In context with the narrative, protagonist Aloy provides a strong character for the player to care about, and there's room for a lot of depth and personality that we hope is fully explored. She's a skilled hunter who thrives on independence and rebellion. We suspect that to be part of the reason why her and her father aren't welcome in their tribe. Forced to survive together, there's a plenty of focus placed on their relationship, something which should set up for some emotionally-driven moments as the story advances.
With multiple tribes to encounter, there'll hopefully be an interesting cast of characters to meet as the player ventures further out into the world. John Gonzalez did reveal more about one of them (heads up, it comes with a minor spoiler). He mentioned that Ted, a guy you save in a quest when sneaking past machines as young Aloy, is to show up periodically and play a bigger part in the story, this purely because of the strength of the response to him during testing. Gonzalez recalled that "people really liked him for some reason, so we gave him a big role throughout the rest of the game." Exactly what that'll be remains to be seen.
What's more appealing is how the wider narrative is shrouded in mystery. We have little idea about what happened to bring about the destruction of civilisation, or the transformation it made in becoming the tribal society we see now. Much about past events are left to the player's imagination, however Van Beek did explain more about humanity's redevelopment: "The notion they would start using robot armour in their clothing makes sense if you're thinking about how original cavemen starting using fur and leather in their clothing - it was simply a resource which was available." Applying the same logic to architecture, he continues: "...in the Nordic countries you see a lot of old buildings that are made out of wood. In eastern European countries you see more stone and mud building. It's the resources that are locally available that define a tribe."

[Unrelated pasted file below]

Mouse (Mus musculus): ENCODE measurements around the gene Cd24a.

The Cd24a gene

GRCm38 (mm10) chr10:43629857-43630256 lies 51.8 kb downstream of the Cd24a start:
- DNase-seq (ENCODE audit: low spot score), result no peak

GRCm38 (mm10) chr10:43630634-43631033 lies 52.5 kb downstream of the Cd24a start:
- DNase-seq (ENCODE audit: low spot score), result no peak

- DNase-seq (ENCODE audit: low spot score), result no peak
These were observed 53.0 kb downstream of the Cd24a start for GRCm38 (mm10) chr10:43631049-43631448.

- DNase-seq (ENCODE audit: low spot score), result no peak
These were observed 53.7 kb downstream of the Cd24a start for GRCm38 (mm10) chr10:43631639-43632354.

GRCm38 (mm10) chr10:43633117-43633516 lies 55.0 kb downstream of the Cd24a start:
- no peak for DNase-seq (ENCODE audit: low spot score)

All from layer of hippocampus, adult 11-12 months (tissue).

With such an intriguing backstory in place, Horizon's biggest appeal is the enigma surrounding it, from Aloy and the other characters that we'll meet along the way, to the origins of the world in which they live. Van Beek wouldn't explain the meaning behind the game's ambiguous title, but assured us that the name does have substance and players will understand by the time the credits roll, stating: "I think it's also something that once you know what it means, it's going to feel like it has more resonance than you might expect," he told us.
At the same press event he also confirmed that the game will feature Easter Eggs and, without getting into specifics, stated that players will be pleasantly surprised by the world's size and scale. This makes us all the more eager to get stuck in, undertake quests, and piece together as much of the story as possible. Guerrilla has clearly had a lot of fun pulling its various strands together, indeed, the studio's managing director Hermen Hulst said as much to us, clearly relishing the chance to work on a "blank slate".
Provided the studio has managed to fill their blank slate with something that's as compelling to play through as it is interesting to analyse, and as long as they can get the pacing right and keep the world rich with content, the pay off should be satisfying. As it stands, Horizon: Zero Dawn looks to be one of the most promising titles of the year, and we'll be sure to deliver our final verdict as it releases exclusively on PlayStation 4 early next month.